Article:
”DEATH ON THE NILE” had a first-rate cast that had obviously enjoyed themselves. This especially seemed to be the case with Bette Davis, who portrayed Mrs. Van Schuyler. The literary version of the character seemed to be a humorless tyrant. Davis’ version of the character possessed a sly, yet malicious sense of humor that she constantly used to torment her long suffering companion, Miss Bowers. Yet, Davis also gave Mrs. Van Schuyler a sense of privilege to make her slightly autocratic. Another performance that I found highly entertaining, although flamboyant, belonged to Angela Landsbury (the future Jane Marple and the future Jessica Fletcher) as the alcoholic has-been novelist, Salome Otterbourne. Did Landsbury’s portrayal of Mrs. Otterbourne struck me as over-the-top? Yep. In spades. Did I care? Not really. Why? Because the literary version of Salome Otterbourne struck me as even more over-the-top . . . and less likeable. Whereas Angela Landsbury gaven a flamboyant performance, George Kennedy gave a far more restrained one as Andrew Pennington, Linnet Doyle’s embezzling American attorney. One of my favorite scenes involving Kennedy featured a moment when Pennington reacted to Simon Doyle’s admission of a lack of business skills. Anyone could see Pennington’s idea of dealing with the more gullible Doyle instead of Linnet, gleaming in Kennedy’s eyes.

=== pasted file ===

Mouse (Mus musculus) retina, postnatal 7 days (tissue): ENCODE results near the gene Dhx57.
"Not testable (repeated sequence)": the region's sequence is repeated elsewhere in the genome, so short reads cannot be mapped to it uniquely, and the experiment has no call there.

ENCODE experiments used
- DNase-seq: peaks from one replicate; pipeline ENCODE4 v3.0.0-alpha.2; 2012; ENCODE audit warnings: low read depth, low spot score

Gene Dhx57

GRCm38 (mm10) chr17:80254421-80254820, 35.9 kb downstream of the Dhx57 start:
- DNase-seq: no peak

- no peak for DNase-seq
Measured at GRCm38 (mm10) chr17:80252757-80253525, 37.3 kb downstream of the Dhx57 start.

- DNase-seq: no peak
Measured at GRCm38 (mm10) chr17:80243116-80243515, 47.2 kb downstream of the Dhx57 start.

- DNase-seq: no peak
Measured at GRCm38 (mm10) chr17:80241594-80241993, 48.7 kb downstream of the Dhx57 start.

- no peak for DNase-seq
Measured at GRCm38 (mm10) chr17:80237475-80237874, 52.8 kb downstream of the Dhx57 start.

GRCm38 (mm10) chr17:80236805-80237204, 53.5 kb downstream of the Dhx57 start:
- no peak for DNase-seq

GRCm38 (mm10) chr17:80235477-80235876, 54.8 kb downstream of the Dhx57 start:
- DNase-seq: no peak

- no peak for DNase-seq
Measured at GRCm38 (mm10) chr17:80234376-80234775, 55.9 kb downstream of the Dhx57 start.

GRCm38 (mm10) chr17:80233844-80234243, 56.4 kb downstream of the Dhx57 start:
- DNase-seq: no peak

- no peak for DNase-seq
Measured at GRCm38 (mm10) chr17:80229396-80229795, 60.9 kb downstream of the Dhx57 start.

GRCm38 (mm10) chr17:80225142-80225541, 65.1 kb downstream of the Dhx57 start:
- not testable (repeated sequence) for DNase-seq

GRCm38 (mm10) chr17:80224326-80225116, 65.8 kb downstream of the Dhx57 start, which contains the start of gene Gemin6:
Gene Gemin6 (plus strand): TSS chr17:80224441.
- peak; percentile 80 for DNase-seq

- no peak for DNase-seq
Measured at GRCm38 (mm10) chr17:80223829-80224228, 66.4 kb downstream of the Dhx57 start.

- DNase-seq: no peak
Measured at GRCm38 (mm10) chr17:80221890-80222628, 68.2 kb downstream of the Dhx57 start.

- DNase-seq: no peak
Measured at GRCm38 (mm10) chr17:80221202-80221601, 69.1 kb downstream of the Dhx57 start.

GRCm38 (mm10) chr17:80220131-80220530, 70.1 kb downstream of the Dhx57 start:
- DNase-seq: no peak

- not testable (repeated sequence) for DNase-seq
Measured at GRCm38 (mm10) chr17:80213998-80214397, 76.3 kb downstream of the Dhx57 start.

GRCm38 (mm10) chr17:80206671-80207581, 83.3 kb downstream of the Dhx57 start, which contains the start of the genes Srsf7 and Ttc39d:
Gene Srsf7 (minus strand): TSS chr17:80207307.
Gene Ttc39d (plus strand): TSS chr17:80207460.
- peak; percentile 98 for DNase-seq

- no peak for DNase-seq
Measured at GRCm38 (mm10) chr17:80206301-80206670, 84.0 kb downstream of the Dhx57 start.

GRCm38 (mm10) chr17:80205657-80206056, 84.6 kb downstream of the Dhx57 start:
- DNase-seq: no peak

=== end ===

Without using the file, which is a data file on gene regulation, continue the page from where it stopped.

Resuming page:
In my review of the James Bond movie, ”MOONRAKER”, I had accused Lois Chiles of giving a slightly wooden performance. Granted, I would never view her as an exceptional actress, I must admit that she gave a much better performance in ”DEATH ON THE NILE”, as the wealthy and slightly autocratic Linnet Ridgeway Doyle. The amazing thing about Chiles’ performance was that she could have easily portrayed Linnet as a one-note bitch. Instead, the actress managed to successfully convey more complexities into her character, also revealing a charming woman, a good friend (somewhat), and a warm and passionate spouse. Simon MacCorkindale gave a solid performance as the straight-forward Simon Doyle – Jacqueline’s former fiancé and Linnet’s new husband. MacCorkindale not only conveyed Simon’s charm, but also the character’s simple nature, lack of imagination and an inability to realize how much he had truly hurt his former fiancée. If it were not for Peter Ustinov’s performance as Hercule Poirot, I would have declared Mia Farrow’s performance as the spurned Jacqueline de Bellefort as the best one in the movie. Instead, I will simply state that I believe she gave the second best performance. Emotionally, her Jacqueline seemed to be all over the map – angry, resentful, passionate, vindictive, remorseful and giddily in love. Yet somehow, Farrow managed to keep the many facets of Jackie’s personality in control and not allow them to overwhelm her. I especially enjoyed her interactions with Ustinov, as she portrayed a reluctant disciple to his mentor. The pair had an interesting and strong screen chemisty.
I could also say the same about Ustinov’s interactions with David Niven, who portrayed fellow detective Colonel Race. Niven's portrayal was charming and at the same time, very humorous. The interesting thing is that Ustinov used to be Niven’s batman (personal servant to a commissioned military officer) during World War II before the pair became good friends. This friendship permeated their scenes together. But more importantly, Peter Ustinov took the role of Hercule Poirot and made it his own. Just as David Suchet would do nearly two decades later. Ustinov managed to inject his own brand of humor into the role without wallowing in some caricature of the Continental European. More importantly, I believe that Ustinov did an excellent job of conveying Poirot’s intelligence, sense of justice and formidable personality.